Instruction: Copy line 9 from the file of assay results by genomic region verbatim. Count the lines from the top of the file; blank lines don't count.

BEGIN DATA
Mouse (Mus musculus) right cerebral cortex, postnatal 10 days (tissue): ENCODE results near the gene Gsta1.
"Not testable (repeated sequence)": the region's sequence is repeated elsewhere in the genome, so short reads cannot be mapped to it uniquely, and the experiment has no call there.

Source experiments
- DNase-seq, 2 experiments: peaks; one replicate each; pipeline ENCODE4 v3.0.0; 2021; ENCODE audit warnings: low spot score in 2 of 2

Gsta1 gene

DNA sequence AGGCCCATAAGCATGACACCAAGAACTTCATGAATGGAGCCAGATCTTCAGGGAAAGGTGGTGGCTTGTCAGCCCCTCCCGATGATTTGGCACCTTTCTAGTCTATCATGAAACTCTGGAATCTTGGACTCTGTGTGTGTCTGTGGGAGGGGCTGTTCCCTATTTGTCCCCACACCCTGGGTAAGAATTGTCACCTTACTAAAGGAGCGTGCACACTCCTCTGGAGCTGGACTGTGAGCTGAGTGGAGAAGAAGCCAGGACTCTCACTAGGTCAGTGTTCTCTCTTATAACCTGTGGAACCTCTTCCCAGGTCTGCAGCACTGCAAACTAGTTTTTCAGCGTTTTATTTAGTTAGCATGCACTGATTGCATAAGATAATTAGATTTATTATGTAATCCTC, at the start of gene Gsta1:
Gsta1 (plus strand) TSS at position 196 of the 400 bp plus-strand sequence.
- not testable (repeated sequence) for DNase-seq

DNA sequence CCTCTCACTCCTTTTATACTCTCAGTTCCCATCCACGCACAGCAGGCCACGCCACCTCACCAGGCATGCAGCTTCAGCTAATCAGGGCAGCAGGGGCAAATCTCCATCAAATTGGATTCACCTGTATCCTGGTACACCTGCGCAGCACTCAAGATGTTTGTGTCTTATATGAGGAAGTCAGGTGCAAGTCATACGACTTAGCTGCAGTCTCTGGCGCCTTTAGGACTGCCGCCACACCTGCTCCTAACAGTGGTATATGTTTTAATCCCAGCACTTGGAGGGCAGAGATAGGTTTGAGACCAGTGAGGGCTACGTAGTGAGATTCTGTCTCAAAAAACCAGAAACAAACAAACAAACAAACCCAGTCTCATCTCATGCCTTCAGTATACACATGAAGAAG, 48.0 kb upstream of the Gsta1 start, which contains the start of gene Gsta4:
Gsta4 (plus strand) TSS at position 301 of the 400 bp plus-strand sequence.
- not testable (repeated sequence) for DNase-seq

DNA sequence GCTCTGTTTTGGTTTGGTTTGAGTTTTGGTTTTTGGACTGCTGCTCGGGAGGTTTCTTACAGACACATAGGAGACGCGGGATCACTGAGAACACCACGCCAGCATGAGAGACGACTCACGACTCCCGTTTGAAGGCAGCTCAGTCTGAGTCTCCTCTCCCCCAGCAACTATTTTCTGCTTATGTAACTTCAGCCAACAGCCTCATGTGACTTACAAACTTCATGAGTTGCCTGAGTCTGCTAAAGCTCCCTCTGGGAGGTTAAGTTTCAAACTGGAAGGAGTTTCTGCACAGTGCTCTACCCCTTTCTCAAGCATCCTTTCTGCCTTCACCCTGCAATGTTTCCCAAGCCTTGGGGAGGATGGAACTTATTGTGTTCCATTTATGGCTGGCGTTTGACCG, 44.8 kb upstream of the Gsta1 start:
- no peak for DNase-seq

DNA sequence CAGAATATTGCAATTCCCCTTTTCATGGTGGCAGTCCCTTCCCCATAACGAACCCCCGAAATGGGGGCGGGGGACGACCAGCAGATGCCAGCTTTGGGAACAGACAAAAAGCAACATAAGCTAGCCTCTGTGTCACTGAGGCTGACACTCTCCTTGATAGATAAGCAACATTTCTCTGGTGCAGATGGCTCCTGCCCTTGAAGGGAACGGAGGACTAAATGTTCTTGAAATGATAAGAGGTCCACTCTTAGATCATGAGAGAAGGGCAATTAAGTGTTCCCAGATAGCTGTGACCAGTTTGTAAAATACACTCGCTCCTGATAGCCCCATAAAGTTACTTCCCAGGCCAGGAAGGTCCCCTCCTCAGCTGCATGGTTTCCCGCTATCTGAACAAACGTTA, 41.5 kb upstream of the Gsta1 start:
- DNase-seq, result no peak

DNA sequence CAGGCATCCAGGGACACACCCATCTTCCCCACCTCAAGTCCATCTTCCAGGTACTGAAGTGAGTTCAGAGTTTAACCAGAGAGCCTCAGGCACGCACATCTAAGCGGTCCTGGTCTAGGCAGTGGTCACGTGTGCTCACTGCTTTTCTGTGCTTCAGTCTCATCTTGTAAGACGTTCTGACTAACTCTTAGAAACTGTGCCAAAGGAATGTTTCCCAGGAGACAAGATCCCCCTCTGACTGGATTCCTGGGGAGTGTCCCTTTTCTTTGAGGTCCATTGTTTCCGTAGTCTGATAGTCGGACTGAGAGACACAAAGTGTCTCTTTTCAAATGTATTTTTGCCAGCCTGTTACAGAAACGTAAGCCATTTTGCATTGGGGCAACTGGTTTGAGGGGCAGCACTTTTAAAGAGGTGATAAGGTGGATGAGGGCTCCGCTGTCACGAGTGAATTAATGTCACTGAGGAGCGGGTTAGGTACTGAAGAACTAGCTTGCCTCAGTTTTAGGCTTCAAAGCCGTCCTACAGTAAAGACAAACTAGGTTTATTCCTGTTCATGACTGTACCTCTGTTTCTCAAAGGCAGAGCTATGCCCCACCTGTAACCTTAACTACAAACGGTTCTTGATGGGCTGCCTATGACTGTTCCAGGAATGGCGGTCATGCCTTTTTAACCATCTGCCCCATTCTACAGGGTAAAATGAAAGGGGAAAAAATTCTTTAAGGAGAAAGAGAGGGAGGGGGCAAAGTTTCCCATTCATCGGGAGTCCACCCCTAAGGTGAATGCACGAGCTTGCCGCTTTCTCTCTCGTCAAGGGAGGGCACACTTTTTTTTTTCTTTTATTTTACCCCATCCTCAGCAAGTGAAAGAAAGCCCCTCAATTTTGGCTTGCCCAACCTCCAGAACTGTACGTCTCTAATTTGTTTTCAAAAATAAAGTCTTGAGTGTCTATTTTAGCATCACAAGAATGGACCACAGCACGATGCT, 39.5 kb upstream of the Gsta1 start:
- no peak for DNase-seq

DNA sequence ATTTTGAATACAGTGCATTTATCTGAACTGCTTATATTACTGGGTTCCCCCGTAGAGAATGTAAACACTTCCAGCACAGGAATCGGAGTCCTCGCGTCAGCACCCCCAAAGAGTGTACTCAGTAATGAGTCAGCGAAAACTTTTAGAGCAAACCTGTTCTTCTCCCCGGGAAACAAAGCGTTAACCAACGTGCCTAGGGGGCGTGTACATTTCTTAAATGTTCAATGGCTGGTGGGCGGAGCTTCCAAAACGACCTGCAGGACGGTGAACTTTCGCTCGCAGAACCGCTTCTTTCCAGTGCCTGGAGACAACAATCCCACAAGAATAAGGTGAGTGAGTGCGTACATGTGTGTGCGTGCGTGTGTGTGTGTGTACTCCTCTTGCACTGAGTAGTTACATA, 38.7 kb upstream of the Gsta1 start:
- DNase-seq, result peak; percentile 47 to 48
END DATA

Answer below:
DNA sequence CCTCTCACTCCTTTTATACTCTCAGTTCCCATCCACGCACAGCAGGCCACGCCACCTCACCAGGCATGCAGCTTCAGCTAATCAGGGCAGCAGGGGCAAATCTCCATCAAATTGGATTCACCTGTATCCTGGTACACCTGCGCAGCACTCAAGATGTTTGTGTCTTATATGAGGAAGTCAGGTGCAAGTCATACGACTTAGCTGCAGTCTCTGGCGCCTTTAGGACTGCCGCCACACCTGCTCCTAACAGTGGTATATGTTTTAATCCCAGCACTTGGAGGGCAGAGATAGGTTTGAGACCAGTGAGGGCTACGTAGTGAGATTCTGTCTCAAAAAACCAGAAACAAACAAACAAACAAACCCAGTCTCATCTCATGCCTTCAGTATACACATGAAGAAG, 48.0 kb upstream of the Gsta1 start, which contains the start of gene Gsta4: